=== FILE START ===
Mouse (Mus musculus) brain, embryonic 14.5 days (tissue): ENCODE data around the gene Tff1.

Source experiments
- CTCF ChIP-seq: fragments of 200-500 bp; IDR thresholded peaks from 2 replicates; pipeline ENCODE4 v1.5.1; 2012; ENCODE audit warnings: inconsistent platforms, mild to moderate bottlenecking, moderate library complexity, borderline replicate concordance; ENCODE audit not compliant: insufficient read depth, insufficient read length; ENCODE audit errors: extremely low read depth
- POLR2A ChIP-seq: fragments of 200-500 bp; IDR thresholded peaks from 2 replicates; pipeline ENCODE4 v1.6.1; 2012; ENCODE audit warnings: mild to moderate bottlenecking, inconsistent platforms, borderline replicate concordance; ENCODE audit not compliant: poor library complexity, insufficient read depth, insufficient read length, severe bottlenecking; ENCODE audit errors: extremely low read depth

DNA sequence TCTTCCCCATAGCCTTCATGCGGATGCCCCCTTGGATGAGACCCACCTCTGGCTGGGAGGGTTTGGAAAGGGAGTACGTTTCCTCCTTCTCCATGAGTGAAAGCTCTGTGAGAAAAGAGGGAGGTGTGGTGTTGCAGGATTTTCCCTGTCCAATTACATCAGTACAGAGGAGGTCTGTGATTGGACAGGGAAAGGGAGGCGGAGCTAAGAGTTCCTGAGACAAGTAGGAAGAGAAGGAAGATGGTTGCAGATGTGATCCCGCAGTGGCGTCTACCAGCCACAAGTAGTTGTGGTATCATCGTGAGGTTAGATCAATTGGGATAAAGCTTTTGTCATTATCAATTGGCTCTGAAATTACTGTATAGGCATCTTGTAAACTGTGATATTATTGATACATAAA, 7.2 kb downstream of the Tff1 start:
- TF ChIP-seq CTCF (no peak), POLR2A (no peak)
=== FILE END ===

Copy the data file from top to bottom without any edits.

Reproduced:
Mouse (Mus musculus) brain, embryonic 14.5 days (tissue): ENCODE data around the gene Tff1.

Source experiments
- CTCF ChIP-seq: fragments of 200-500 bp; IDR thresholded peaks from 2 replicates; pipeline ENCODE4 v1.5.1; 2012; ENCODE audit warnings: inconsistent platforms, mild to moderate bottlenecking, moderate library complexity, borderline replicate concordance; ENCODE audit not compliant: insufficient read depth, insufficient read length; ENCODE audit errors: extremely low read depth
- POLR2A ChIP-seq: fragments of 200-500 bp; IDR thresholded peaks from 2 replicates; pipeline ENCODE4 v1.6.1; 2012; ENCODE audit warnings: mild to moderate bottlenecking, inconsistent platforms, borderline replicate concordance; ENCODE audit not compliant: poor library complexity, insufficient read depth, insufficient read length, severe bottlenecking; ENCODE audit errors: extremely low read depth

DNA sequence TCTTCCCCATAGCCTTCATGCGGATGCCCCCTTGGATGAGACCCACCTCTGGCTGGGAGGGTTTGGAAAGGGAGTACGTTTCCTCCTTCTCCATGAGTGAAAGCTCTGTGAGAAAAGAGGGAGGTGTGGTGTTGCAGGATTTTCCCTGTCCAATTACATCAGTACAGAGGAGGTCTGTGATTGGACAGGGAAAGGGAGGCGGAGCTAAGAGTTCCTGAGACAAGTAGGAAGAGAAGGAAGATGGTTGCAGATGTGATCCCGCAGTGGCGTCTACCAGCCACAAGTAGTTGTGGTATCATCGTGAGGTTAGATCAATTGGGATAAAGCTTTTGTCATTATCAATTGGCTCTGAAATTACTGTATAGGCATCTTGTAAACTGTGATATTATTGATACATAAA, 7.2 kb downstream of the Tff1 start:
- TF ChIP-seq CTCF (no peak), POLR2A (no peak)